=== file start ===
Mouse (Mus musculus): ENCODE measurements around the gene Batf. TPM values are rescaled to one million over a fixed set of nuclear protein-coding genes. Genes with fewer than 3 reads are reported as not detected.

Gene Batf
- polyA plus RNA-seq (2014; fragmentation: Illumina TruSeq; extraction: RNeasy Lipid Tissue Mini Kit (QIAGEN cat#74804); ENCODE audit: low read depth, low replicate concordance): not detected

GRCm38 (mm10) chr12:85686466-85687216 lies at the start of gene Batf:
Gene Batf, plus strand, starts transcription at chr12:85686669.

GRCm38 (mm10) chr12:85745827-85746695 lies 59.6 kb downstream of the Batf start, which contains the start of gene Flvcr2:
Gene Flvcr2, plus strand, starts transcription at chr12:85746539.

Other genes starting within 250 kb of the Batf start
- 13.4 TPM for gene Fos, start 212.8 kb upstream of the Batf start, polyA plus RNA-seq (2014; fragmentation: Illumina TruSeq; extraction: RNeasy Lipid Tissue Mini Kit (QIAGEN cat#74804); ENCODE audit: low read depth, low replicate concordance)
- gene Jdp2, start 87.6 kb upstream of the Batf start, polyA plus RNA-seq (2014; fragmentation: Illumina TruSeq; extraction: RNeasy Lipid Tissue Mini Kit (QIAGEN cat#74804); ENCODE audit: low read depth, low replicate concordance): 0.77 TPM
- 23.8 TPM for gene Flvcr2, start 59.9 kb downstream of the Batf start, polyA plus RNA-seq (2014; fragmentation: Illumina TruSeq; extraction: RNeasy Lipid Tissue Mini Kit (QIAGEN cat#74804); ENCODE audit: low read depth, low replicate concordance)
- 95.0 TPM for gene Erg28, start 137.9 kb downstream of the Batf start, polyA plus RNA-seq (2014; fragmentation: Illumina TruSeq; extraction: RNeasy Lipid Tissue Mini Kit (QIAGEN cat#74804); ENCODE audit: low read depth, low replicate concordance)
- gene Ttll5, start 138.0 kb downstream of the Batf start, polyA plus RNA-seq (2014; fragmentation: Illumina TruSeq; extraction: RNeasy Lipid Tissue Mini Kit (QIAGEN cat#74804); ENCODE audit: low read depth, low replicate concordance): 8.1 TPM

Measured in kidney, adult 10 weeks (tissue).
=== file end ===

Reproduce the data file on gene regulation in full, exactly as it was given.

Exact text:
Mouse (Mus musculus): ENCODE measurements around the gene Batf. TPM values are rescaled to one million over a fixed set of nuclear protein-coding genes. Genes with fewer than 3 reads are reported as not detected.

Gene Batf
- polyA plus RNA-seq (2014; fragmentation: Illumina TruSeq; extraction: RNeasy Lipid Tissue Mini Kit (QIAGEN cat#74804); ENCODE audit: low read depth, low replicate concordance): not detected

GRCm38 (mm10) chr12:85686466-85687216 lies at the start of gene Batf:
Gene Batf, plus strand, starts transcription at chr12:85686669.

GRCm38 (mm10) chr12:85745827-85746695 lies 59.6 kb downstream of the Batf start, which contains the start of gene Flvcr2:
Gene Flvcr2, plus strand, starts transcription at chr12:85746539.

Other genes starting within 250 kb of the Batf start
- 13.4 TPM for gene Fos, start 212.8 kb upstream of the Batf start, polyA plus RNA-seq (2014; fragmentation: Illumina TruSeq; extraction: RNeasy Lipid Tissue Mini Kit (QIAGEN cat#74804); ENCODE audit: low read depth, low replicate concordance)
- gene Jdp2, start 87.6 kb upstream of the Batf start, polyA plus RNA-seq (2014; fragmentation: Illumina TruSeq; extraction: RNeasy Lipid Tissue Mini Kit (QIAGEN cat#74804); ENCODE audit: low read depth, low replicate concordance): 0.77 TPM
- 23.8 TPM for gene Flvcr2, start 59.9 kb downstream of the Batf start, polyA plus RNA-seq (2014; fragmentation: Illumina TruSeq; extraction: RNeasy Lipid Tissue Mini Kit (QIAGEN cat#74804); ENCODE audit: low read depth, low replicate concordance)
- 95.0 TPM for gene Erg28, start 137.9 kb downstream of the Batf start, polyA plus RNA-seq (2014; fragmentation: Illumina TruSeq; extraction: RNeasy Lipid Tissue Mini Kit (QIAGEN cat#74804); ENCODE audit: low read depth, low replicate concordance)
- gene Ttll5, start 138.0 kb downstream of the Batf start, polyA plus RNA-seq (2014; fragmentation: Illumina TruSeq; extraction: RNeasy Lipid Tissue Mini Kit (QIAGEN cat#74804); ENCODE audit: low read depth, low replicate concordance): 8.1 TPM

Measured in kidney, adult 10 weeks (tissue).